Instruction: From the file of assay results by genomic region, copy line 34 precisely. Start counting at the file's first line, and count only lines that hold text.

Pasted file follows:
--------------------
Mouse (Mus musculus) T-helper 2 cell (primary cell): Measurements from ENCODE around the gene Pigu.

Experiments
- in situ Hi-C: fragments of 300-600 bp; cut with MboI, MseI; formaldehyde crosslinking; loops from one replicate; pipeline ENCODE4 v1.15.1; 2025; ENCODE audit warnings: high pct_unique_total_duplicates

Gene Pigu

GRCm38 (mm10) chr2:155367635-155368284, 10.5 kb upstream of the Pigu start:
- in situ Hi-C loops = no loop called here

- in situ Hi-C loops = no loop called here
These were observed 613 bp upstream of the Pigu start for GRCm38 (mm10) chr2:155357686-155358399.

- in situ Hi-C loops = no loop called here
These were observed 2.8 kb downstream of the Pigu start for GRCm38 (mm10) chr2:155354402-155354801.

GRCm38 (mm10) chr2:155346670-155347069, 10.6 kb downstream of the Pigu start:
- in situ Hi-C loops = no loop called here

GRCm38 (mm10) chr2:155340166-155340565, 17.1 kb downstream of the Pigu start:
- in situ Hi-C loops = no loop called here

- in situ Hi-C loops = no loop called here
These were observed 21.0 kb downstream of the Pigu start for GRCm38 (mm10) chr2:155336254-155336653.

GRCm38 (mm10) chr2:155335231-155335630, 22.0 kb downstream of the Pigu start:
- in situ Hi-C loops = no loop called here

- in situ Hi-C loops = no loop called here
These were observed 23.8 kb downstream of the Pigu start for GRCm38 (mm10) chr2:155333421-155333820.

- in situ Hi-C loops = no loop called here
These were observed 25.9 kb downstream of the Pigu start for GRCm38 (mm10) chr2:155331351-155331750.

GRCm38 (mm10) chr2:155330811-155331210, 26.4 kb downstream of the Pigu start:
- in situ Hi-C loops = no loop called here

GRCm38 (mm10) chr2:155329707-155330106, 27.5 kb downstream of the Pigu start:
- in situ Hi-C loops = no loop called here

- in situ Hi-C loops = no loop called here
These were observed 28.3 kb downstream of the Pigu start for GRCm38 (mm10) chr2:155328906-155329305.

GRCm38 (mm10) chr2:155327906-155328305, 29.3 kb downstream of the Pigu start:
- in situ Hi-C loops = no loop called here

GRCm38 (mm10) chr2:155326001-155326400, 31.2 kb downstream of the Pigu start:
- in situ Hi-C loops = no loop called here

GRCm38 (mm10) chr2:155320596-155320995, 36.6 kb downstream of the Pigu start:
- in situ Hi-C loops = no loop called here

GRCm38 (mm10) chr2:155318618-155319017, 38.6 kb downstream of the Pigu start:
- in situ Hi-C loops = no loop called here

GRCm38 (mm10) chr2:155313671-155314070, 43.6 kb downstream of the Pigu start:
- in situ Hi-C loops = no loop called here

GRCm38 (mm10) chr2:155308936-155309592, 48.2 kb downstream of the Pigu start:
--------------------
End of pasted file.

- in situ Hi-C loops = no loop called here